Epstein-Barr virus suppression in chronic obstructive pulmonary disease

Student thesis: Doctoral ThesisDoctor of Philosophy


Introduction: Chronic obstructive pulmonary disease (COPD) is a heterogeneous disease characterised by progressive breathlessness and functional decline. This condition is now the third most common cause of global mortality and there are currently no treatments that can meaningfully alter disease progression. EBV has been demonstrated across the severity spectrum of COPD during exacerbations and stable disease using sputum qPCR and immunohistochemistry staining of airway biopsies. In this study we hypothesised that this herpesvirus could represent a novel therapeutic target in COPD.

Methods: The EViSCO trial was a single-centre, double-blind, randomised, placebo-controlled trial to determine the safety and efficacy of valaciclovir (1 gram three times daily for 8 weeks) for the suppression of EBV in patients with moderate-to-severe COPD. The primary efficacy outcome was EBV suppression (as defined by a >90% reduction in sputum viral load) at week 8.  The primary safety outcome was the incidence of serious adverse reactions (SARs). Secondary outcomes were lung function (FEV1) and drug tolerability. Exploratory outcomes were quality-of-life and sputum biomarkers (cell counts, cytokines, proteases and microbiota). EViSCO is registered on ClinicalTrials.Gov (NCT03699904).

Results: In total, 84 participants were randomised (43 to valaciclovir, 41 to placebo), with 81 having sputum EBV formally quantified by PCR before and after treatment (41, valaciclovir).  The intention-to-treat analysis found that a higher number of patients experienced sputum EBV suppression in the treatment group (36 (87.8%) vs. 17 (42.5%); p <0.001). Treatment with valaciclovir was associated with a statistically significant reduction in sputum EBV qPCR titre at week 8 (valaciclovir -90404 copies/ml vs. placebo -3940 copies/ml, p=0.002). In the treatment group there was a 24mL numerical increase in the FEV1 at week 8 compared to a 20mL reduction in the control group (difference 44mL (95% CI - 0.15 to 0.062);p=0.41) There were no statistically significant differences in quality-of-life or exacerbations. The mechanistic analysis indicated that a reduction in total sputum cell count over 8 weeks was significantly greater in the valaciclovir compared to the placebo group (difference 2.89; 95% CI 1.5 x106 to 7.4 x 106); (p=0.003). Furthermore, there were statistically significant reductions in sputum MCP-1 and IP-10 within the valaciclovir group at week 8. An exploratory sub-study demonstrated that valaciclovir was not associated with any significant alterations in the sputum microbiota at week 8 compared to placebo. The EViSCO trial was terminated early (08/04/20) due to safety concerns regarding ongoing participant recruitment during the COVID-19 pandemic (after 85 patients were recruited from a planned sample size of 88). In light of the COVID-19 pandemic it was not possible to conduct lung function testing due to infection control concerns.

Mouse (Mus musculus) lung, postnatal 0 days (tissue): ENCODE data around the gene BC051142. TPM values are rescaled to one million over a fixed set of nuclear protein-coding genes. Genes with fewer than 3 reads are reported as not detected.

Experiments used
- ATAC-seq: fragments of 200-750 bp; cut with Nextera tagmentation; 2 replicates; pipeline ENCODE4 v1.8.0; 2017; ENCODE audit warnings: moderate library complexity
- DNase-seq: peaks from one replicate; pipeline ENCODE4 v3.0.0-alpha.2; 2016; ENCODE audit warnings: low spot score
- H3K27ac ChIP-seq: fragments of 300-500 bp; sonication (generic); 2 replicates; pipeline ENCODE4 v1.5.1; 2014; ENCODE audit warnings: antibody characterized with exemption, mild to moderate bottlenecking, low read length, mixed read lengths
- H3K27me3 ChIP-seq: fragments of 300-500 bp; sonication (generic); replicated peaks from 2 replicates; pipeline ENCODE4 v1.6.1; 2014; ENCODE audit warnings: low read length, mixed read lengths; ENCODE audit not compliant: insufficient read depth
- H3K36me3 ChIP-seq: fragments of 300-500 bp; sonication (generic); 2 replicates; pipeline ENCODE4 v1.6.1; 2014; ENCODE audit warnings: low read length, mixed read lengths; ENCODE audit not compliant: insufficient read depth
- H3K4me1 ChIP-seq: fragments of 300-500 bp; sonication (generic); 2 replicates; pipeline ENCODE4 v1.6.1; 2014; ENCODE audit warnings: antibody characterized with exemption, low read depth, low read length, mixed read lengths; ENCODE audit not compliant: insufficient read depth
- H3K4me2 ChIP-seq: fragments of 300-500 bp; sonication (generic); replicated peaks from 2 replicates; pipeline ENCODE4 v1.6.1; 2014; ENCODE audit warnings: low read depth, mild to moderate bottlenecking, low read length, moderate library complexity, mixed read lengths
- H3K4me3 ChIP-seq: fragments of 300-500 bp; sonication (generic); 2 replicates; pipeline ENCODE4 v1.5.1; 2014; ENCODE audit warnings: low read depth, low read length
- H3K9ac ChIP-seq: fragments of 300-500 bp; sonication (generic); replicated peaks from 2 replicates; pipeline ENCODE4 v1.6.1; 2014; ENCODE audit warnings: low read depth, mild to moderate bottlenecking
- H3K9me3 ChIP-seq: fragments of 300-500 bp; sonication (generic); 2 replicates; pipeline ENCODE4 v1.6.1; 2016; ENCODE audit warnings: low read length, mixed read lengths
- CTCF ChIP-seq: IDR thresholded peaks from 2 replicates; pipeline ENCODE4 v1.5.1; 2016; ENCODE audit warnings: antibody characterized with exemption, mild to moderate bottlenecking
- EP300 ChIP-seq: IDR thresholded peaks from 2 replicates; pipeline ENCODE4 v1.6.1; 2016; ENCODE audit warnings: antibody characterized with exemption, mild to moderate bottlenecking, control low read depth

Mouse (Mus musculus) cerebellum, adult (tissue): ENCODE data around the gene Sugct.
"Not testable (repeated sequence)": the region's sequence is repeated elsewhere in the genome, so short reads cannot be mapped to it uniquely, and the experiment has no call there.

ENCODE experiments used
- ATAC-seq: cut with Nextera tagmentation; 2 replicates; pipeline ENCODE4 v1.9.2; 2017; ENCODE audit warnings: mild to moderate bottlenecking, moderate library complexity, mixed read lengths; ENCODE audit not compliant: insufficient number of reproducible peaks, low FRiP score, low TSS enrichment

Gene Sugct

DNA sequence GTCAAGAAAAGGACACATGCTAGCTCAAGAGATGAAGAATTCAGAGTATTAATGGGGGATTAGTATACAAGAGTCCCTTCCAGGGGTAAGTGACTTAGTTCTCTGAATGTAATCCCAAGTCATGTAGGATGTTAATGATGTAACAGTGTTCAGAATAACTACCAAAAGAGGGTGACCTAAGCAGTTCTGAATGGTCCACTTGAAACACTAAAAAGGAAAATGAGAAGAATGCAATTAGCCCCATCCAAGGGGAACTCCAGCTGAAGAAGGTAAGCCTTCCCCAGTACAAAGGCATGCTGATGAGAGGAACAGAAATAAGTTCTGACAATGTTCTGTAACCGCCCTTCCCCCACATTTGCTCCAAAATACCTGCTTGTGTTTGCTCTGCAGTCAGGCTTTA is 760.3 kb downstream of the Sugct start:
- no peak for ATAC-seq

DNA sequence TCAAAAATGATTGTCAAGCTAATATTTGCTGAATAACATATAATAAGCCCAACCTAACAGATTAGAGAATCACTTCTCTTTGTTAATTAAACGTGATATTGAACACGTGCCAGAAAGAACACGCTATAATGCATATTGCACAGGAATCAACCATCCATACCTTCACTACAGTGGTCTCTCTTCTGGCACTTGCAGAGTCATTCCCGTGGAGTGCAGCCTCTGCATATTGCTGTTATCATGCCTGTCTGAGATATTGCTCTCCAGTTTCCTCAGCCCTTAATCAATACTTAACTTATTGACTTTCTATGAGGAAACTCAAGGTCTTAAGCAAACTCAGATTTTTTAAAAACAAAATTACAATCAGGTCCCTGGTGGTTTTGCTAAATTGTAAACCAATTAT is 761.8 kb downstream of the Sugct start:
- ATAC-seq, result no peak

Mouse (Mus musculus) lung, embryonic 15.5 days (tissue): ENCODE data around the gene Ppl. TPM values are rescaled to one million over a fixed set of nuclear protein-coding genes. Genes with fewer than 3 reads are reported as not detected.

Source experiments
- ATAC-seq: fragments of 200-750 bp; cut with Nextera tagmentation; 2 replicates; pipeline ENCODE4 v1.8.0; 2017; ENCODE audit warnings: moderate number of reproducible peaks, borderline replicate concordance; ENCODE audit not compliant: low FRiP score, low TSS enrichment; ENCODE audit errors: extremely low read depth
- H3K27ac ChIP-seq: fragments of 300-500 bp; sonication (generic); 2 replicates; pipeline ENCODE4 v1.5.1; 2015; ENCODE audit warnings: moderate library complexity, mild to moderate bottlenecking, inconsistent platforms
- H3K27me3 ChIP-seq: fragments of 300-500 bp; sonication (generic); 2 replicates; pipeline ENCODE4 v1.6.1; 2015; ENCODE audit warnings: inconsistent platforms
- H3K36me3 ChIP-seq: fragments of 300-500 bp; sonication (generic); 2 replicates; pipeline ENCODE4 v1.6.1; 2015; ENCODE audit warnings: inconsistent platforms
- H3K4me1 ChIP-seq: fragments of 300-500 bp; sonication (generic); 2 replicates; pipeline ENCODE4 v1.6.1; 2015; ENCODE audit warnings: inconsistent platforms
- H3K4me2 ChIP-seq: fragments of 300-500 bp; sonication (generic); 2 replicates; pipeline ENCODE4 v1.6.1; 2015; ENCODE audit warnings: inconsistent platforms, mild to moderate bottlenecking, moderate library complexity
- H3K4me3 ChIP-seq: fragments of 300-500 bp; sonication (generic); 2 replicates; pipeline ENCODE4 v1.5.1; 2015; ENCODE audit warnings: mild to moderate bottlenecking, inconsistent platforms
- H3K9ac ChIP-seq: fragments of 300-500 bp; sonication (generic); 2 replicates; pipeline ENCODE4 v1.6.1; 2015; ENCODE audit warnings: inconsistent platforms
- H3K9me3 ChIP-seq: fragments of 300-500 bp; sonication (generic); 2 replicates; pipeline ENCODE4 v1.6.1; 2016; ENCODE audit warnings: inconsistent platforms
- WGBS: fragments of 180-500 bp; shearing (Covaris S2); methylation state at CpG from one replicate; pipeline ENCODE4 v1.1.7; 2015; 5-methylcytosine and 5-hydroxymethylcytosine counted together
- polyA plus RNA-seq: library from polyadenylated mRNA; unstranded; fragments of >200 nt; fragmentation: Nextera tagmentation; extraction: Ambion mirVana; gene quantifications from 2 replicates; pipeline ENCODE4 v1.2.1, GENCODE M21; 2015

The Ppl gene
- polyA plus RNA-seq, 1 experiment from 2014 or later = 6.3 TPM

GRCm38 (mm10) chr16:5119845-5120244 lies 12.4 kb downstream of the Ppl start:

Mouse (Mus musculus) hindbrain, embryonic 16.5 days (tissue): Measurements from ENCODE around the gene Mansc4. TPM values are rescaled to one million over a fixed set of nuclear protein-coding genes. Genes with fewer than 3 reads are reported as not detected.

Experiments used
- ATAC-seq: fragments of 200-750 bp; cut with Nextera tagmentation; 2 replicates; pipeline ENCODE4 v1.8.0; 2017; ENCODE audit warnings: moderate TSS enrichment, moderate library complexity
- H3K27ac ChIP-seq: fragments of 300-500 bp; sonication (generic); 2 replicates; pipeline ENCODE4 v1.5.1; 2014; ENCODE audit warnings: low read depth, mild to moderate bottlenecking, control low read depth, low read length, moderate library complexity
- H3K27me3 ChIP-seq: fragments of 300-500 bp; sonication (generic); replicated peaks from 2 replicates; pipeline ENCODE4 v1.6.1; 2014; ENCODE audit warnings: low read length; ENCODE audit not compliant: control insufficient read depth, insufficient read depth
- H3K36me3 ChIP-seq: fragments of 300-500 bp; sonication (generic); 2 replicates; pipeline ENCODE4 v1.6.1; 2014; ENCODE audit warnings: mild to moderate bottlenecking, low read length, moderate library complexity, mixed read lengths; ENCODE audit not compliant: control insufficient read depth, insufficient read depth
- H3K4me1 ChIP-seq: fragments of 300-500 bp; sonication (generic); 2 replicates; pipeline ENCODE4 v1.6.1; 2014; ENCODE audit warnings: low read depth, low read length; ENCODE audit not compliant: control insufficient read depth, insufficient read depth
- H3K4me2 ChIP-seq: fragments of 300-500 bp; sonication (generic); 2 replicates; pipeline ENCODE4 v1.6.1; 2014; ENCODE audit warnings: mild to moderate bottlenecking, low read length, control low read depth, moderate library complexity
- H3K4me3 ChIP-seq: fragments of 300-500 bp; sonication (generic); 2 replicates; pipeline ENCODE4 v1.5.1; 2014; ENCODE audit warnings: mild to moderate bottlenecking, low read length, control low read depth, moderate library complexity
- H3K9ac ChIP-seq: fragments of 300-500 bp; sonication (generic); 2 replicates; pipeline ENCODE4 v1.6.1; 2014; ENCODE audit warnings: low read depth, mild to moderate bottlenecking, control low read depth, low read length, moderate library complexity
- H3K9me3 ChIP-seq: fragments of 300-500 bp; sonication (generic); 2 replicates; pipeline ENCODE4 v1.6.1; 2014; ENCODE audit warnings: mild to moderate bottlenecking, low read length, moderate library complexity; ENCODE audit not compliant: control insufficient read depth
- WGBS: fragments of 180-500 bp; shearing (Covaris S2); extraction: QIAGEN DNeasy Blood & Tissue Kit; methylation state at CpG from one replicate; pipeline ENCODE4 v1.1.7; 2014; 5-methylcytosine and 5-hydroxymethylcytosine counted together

Conclusions: This phase 2 clinical trial demonstrates that valaciclovir (1 gram three times daily for 8 weeks) is safe and effective for the suppression of EBV in moderate-to-severe COPD. Furthermore, valaciclovir was associated with a modest increase in FEV1 and appeared to attenuate the sputum inflammatory cell infiltrate at week 8. The study intervention was tolerable and the recruitment data from this trial suggest that a larger multi-centre study to evaluate the effect of EBV suppression on clinical outcomes in COPD would be feasible.

Thesis embargoes until 31 July 2025.
Date of AwardJul 2022
Original languageEnglish
Awarding Institution
  • Queen's University Belfast
SponsorsMater Hospital YP Trustees
SupervisorCliff Taggart (Supervisor), Danny McAuley (Supervisor) & Joe Kidney (Supervisor)


  • COPD
  • Epstein-Barr virus
  • valaciclovir
  • airway inflammation
  • randomised control trial
  • lung function

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